Important Note: All contributions to this Research Topic must be within the scope of the section and journal to which they are submitted, as defined in their mission statements. Frontiers reserves the right to guide an out-of-scope manuscript to a more suitable section or journal at any stage of peer review.

The mechanisms involved in inflammatory bowel disease (IBD) pathogenesis are still under investigation. It is now accepted that an abnormal immune response against the intestinal microbiota in genetically susceptible individuals is responsible for the initiation and progression of the disease. Traditionally, most research efforts have been directed to unravel the function of adaptive lymphocytes, as they have been considered to play a major role in the development of IBD. However, recent advances in mucosal immunology have drawn much attention to the role of the innate immune response in the pathogenesis of intestinal inflammation, and increasing evidence has shown that defects in the innate immunity are in fact at the centre of both Crohn’s disease and ulcerative colitis. The gastrointestinal mucosa is continuously exposed to microorganisms and other antigens, and it is the innate immune system responsibility to provide a rapid, effective immune response against pathogenic bacteria, while maintaining tolerance towards food and “good” bacterial antigens. In addition, the innate immune system shapes and direct adaptive immune responses, thus perturbation in this fine balance may result in the aberrant immune response that characterizes autoimmune diseases, such as IBD.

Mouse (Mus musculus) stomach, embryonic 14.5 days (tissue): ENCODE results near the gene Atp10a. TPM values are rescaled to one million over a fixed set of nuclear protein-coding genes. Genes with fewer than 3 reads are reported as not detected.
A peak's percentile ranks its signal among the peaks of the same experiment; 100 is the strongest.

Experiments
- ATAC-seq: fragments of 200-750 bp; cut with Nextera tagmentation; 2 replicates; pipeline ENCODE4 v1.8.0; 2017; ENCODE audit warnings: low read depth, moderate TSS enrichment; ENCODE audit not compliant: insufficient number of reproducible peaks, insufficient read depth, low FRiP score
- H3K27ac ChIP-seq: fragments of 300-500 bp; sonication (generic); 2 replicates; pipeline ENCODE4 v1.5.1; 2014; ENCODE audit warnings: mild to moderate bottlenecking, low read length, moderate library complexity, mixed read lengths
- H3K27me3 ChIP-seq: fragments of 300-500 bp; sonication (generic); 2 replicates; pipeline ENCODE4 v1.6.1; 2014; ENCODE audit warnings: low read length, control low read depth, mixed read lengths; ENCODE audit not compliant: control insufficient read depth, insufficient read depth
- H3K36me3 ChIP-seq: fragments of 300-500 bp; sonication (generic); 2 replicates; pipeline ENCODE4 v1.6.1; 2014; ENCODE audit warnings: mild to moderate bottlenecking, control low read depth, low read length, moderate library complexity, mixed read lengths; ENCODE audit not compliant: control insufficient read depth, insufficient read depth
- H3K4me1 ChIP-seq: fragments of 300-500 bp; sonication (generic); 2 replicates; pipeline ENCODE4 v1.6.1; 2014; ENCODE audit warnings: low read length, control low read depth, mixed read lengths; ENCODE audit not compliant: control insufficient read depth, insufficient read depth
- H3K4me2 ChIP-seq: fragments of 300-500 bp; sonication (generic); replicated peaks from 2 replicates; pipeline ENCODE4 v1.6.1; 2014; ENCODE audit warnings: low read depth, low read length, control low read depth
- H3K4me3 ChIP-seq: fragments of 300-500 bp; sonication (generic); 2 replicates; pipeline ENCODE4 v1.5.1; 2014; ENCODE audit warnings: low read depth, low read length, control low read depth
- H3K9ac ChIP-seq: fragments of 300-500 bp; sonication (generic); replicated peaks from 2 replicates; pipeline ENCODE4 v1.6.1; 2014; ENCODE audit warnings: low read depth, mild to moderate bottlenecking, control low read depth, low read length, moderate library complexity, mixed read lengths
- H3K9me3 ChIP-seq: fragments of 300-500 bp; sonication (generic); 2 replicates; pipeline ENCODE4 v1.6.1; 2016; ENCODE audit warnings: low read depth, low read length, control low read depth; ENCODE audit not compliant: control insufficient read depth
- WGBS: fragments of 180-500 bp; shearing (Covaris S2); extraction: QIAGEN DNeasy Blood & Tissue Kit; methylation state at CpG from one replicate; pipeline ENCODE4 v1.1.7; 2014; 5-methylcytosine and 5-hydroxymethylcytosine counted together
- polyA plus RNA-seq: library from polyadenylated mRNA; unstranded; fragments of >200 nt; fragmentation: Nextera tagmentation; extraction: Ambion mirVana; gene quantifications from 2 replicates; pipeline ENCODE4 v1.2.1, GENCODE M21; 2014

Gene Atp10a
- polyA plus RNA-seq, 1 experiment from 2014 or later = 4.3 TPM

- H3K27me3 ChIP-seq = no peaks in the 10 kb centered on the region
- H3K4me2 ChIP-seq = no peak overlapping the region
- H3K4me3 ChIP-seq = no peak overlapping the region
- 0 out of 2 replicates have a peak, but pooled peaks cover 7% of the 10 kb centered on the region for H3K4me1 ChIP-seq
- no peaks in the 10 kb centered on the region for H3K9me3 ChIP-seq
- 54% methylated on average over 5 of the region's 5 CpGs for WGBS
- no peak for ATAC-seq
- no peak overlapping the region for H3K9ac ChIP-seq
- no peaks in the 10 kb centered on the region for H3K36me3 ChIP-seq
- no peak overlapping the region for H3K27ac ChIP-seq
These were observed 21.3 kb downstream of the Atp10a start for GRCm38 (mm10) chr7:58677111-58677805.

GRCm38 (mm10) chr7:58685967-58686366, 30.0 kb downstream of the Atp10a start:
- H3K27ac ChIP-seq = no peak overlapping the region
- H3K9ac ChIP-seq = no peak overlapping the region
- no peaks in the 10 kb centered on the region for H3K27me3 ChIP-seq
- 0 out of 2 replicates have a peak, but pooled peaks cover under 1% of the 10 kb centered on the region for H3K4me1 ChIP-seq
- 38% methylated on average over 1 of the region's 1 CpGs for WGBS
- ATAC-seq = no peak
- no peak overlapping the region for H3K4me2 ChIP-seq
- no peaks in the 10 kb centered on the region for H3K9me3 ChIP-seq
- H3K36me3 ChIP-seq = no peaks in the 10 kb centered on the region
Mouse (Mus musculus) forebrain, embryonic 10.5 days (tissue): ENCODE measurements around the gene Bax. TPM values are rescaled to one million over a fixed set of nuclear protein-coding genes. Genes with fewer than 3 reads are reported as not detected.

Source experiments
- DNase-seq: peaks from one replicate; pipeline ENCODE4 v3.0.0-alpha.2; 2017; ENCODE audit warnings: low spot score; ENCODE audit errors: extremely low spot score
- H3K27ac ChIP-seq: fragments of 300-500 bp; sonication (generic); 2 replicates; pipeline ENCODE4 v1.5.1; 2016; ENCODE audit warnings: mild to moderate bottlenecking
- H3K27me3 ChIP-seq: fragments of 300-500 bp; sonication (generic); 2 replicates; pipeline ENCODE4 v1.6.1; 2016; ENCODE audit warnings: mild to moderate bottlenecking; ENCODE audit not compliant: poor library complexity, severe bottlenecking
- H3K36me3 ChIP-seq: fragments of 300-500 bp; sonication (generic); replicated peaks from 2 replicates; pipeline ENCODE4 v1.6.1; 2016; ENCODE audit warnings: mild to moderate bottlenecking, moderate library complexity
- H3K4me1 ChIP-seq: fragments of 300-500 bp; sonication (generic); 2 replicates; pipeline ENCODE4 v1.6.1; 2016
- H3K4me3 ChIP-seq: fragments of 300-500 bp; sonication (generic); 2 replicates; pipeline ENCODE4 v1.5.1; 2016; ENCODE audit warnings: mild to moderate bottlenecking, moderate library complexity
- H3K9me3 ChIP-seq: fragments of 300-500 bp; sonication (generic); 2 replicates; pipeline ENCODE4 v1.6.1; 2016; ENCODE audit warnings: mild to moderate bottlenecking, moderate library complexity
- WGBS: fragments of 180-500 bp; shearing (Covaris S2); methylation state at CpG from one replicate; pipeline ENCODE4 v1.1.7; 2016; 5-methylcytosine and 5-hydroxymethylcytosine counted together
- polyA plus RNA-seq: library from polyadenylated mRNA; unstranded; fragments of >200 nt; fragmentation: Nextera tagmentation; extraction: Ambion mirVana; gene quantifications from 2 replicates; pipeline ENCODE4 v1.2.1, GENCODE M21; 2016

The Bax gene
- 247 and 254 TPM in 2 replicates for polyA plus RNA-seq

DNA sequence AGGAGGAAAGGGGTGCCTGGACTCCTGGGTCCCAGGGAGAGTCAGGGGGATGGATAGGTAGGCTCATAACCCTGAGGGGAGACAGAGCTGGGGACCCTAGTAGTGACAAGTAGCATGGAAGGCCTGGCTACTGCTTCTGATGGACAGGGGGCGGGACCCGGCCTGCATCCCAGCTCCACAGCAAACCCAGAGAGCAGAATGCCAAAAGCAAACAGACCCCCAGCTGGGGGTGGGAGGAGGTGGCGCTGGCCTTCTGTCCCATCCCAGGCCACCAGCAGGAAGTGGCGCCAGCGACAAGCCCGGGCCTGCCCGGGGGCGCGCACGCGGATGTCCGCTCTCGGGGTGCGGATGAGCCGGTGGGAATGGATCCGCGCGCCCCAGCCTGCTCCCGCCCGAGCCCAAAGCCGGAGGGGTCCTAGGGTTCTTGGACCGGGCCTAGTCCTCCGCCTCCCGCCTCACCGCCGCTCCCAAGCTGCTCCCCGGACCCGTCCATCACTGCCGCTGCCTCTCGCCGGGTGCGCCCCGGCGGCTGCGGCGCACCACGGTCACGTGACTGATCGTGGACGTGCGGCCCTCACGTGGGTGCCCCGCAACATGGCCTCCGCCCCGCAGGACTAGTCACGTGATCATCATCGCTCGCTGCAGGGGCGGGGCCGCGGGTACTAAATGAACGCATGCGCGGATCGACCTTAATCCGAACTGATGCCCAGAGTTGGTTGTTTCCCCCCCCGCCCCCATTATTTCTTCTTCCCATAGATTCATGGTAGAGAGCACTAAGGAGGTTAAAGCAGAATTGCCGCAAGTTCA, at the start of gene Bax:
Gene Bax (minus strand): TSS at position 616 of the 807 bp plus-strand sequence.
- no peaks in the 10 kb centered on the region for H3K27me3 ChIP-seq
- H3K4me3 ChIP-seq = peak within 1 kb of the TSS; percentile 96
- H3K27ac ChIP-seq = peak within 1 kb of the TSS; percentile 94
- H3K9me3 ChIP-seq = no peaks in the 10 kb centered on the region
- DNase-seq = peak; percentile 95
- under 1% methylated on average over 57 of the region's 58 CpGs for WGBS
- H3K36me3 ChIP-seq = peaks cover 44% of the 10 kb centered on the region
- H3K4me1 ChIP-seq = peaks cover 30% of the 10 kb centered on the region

Macrophages are central mediators of intestinal immune homeostasis and inflammation. A hallmark of macrophages is their plasticity as well as the ability to change phenotype and function according to the immediate environment. Following the M1–M2 paradigm, macrophages are classified as pro-inflammatory M1 macrophages and anti-inflammatory M2 macrophages. Similarly innate lymphoid cells (ILCs) have an essential role in the initiation, regulation and resolution of inflammation. They rapidly respond to cytokine and microbial signals and are potent innate cellular sources of multiple pro-inflammatory and immuno-regulatory cytokines. Although originally considered cells with a rather fixed phenotype, ILCs exhibit a certain degree of functional plasticity, and they seem to modify their cytokine secretion pattern according to different environmental signals.